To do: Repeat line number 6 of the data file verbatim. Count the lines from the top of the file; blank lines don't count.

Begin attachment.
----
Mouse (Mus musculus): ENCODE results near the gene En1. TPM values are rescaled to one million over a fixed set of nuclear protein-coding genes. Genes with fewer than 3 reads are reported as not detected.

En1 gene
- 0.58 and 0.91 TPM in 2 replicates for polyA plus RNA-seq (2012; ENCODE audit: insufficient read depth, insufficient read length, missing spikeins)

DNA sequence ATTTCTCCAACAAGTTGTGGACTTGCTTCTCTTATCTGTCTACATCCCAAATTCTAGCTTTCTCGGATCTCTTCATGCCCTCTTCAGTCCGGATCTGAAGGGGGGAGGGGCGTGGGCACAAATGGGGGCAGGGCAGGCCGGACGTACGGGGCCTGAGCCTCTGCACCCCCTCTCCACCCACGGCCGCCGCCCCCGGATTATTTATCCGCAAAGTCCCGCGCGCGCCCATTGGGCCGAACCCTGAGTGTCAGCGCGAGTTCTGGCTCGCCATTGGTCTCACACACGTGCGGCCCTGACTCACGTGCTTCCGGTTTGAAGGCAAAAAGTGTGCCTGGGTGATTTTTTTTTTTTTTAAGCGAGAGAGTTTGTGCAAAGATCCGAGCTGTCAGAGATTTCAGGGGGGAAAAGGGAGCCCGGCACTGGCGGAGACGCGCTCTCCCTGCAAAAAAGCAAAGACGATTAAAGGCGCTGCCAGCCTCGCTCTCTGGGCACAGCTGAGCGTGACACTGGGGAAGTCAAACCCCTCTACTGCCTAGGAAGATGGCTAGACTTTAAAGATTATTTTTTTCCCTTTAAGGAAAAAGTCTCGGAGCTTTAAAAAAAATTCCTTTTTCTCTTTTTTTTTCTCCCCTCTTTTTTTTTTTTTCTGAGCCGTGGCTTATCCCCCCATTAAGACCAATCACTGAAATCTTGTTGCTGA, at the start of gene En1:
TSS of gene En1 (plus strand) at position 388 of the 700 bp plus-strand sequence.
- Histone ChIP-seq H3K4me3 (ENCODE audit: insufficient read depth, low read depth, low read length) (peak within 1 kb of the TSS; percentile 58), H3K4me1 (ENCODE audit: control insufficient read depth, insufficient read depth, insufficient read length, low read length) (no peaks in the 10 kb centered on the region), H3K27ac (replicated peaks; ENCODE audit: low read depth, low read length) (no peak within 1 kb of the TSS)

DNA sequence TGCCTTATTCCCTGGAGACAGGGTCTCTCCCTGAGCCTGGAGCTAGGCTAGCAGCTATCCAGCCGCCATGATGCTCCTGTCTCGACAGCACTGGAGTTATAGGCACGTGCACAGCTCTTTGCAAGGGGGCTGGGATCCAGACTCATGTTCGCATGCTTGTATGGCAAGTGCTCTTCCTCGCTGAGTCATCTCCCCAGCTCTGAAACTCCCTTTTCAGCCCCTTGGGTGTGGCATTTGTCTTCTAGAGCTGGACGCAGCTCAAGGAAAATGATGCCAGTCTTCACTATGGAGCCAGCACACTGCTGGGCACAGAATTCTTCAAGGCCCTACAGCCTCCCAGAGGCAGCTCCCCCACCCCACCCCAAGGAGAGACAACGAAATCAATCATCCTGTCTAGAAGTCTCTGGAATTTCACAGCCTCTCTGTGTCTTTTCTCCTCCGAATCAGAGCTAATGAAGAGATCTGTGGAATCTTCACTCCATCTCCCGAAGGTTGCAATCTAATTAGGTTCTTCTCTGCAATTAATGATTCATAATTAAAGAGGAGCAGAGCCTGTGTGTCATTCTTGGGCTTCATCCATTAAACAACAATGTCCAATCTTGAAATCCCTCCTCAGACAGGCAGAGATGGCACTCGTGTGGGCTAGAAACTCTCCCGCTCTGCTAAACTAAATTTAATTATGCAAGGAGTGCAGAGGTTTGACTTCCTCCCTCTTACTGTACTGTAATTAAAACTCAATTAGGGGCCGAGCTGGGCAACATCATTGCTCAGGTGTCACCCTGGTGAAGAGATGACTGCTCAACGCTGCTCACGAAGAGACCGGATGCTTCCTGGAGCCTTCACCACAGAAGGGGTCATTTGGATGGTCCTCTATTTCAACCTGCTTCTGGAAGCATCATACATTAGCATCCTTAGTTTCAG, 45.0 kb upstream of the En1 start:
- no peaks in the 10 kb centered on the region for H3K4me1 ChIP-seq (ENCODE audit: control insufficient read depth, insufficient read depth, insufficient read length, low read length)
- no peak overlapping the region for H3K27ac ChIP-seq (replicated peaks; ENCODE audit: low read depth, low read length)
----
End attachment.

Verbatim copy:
- Histone ChIP-seq H3K4me3 (ENCODE audit: insufficient read depth, low read depth, low read length) (peak within 1 kb of the TSS; percentile 58), H3K4me1 (ENCODE audit: control insufficient read depth, insufficient read depth, insufficient read length, low read length) (no peaks in the 10 kb centered on the region), H3K27ac (replicated peaks; ENCODE audit: low read depth, low read length) (no peak within 1 kb of the TSS)